Two Catalysts on the Verge of Transforming Colombia into an Investment Hot Spot

by Addison Wiggin – March 9, 2011

  • Two catalysts on the verge of transforming Colombia into an investment hot spot

  • Abe Cofnas on what's behind the euro's recent strength

  • A deficit milestone… and an interesting alternative measure

  • Michael Moore stumbles into the truth… and quickly climbs back out

  • Readers spout off about our Colombian excursion, free picks and a "sound" currency

“Things must really be bad for you to visit Colombia," a reader writes, helpfully. "The known center for corruption, murder and much more.

“My advice — get out while you can and look elsewhere.”

Indeed, the day we arrived, the Revolutionary Armed Forces of Colombia (FARC) kidnapped 23 oil contractors working for the oil services firm Talisman in the east part of the country. Yesterday, one of the workers escaped and alerted the military, which then rescued 21 others. One of the workers is still missing.

But so far for us, the trip has been quite civilized. Of course, “civilized” a relative term when you’re being driven around a mountainous city of 7.4 million at breakneck speed in a euro tin can called a Chevrolet Optra.

Regardless, as we hurtled around a hair pin turns at nearly 40 miles an hour, one tire in the drainage ditch, we realized we're developing a coherent answer to the questions: Why Colombia, and why now? If anything, we're starting to think we're a little late.

We’ve gotten some critical insight in this regard from the good people at InterBolsa, a brokerage and investment banker that handles nearly 30% of the volume on Colombia’s stock market.

Colombia has two near-term catalysts that make it worth looking at:

  • The government has reined in the national debt to 39% of GDP. By way of comparison, the United States recently touched 100%. So Colombia has made enough progress that the rating agencies will likely grant Colombia’s government debt the coveted “investment grade” status by July of this year

  • Colombia’s stock exchange is about to enter an agreement with the Chilean and Peruvian stock exchanges. Each will remain under their current ownership, but each market will become open to investors from the other two countries. When the Nasdaq Nordic was set up to link Scandinavian markets in a similar way, the Norwegian stock market rose 10-fold.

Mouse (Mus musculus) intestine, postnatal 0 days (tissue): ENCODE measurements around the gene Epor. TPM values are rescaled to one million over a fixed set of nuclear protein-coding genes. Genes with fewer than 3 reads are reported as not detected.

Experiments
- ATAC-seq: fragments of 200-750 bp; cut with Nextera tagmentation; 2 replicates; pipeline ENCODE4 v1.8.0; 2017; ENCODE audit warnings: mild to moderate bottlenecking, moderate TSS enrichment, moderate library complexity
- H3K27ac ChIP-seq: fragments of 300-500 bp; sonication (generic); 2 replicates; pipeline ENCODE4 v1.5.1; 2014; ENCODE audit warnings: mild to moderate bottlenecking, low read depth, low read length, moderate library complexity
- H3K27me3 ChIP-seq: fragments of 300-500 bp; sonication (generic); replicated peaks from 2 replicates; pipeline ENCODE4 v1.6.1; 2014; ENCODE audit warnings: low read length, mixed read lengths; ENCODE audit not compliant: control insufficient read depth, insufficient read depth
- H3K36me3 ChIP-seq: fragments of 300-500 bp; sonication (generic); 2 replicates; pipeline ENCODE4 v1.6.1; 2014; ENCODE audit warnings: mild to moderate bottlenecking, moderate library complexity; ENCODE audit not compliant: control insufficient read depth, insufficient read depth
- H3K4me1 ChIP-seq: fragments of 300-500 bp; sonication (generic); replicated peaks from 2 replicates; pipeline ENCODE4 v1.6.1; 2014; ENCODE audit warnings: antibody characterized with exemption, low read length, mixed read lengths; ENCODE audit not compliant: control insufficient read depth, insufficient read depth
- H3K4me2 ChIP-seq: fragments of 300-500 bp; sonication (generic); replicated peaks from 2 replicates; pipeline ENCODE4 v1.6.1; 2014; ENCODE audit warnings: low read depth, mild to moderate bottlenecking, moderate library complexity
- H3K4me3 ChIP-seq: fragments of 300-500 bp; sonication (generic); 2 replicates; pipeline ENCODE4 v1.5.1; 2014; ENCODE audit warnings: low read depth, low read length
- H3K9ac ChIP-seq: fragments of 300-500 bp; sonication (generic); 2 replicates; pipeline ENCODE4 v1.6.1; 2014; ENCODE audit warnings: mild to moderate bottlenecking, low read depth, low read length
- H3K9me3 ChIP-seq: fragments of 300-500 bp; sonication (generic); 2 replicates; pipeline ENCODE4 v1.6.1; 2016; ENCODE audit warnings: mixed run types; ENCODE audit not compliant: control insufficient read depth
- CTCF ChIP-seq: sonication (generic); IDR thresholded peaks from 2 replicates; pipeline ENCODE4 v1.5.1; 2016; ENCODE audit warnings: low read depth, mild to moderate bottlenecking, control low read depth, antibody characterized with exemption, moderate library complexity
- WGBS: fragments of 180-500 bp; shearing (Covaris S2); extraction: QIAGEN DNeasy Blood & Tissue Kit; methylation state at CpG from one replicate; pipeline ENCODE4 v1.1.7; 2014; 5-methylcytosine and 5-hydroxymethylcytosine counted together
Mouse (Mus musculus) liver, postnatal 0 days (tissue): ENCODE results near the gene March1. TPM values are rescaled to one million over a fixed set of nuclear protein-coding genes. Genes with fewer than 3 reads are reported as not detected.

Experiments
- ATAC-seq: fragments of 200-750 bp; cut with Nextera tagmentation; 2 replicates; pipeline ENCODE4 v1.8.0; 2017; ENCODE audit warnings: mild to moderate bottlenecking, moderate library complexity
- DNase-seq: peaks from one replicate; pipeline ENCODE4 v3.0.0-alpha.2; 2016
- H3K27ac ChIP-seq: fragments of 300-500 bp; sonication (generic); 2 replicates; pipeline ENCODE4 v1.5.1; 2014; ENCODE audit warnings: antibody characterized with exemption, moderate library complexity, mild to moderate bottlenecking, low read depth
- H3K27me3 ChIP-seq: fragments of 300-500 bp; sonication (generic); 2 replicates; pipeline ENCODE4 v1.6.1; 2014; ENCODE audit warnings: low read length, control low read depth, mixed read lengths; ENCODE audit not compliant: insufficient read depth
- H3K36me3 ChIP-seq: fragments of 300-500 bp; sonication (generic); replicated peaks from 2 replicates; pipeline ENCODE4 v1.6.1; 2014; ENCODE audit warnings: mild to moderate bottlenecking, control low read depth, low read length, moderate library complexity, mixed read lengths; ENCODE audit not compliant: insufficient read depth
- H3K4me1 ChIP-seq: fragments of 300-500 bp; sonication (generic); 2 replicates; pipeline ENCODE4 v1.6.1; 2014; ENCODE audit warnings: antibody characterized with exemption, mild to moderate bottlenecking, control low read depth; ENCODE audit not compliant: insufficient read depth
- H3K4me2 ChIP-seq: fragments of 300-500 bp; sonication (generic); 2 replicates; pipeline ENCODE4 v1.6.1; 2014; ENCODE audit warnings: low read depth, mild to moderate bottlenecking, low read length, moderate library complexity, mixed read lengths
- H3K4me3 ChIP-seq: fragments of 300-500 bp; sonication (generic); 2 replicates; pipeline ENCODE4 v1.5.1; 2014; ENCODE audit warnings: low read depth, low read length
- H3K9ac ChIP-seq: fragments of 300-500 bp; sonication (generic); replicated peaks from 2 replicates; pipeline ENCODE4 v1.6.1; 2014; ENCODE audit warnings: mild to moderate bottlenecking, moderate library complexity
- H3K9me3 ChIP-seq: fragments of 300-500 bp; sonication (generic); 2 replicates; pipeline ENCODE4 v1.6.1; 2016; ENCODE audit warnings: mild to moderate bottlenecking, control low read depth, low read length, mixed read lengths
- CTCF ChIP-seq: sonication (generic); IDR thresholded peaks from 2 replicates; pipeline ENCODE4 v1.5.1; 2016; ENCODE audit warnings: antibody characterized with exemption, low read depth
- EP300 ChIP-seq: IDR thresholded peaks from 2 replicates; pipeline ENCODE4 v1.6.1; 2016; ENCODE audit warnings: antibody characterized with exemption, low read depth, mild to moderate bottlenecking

We're also hearing the government and many private companies are ready to begin massive infrastructure projects… oil pipelines, highways, new exploration. We're visiting one company deep into infrastructure here this morning.

The current security strategy got under way with presidency of Alvaro Uribe. And is being continued under the current administration of Juan Manuel Santos. Attacks on infrastructure of the state oil firm Ecopetrol are down from a high of 249 in 2001 to 20 in 2010. Progress, at least.

Kidnappings are down too significantly. We'd give you exact figures, but right now they're in Spanish and we haven't had time to translate them.

The direct action against FARC comes with no small help from the United States; Colombia is the No. 3 recipient of U.S. foreign aid, after Israel and Egypt. (Right, because it's working so well over there, isn't it? Good point.)

Decades ago, the FARC was a fearsome Marxist guerrilla movement backed by Moscow. After the Soviet Union broke up and the easy money dried up, the FARC turned to drug- and gunrunning… and kidnapping. The guerrilla movement merged with Colombia’s drug trade. And found their new occupation far more profitable.

But from the standpoint of the government here, it’s made for a single, larger and easier target.

Most of the change is for the better. A few years ago, the 250-mile drive from the capital Bogota to Medellin was a foolhardy, even life-threatening, endeavor, with modern-day highwaymen all along the way. No more. Cattle farmers can get their animals to market without worry. Oil firms can build pipelines from the fields to the ports. Prospectors are finding new places to mine gold.

“Colombia may be the best economic story in Latin America,” writes Chris Mayer, who's sitting at the bar next to me. “The economy is growing 5% per year and has a large middle class. In just the last six years, foreign investment in Colombia has gone up fourfold, and exports tripled.

“The famous IMD survey recently ranked Colombia second best in Latin America in protecting private property, behind only Chile. And the World Bank rated Colombia third in Latin America in the ‘business friendly’ category, behind only Mexico and Peru.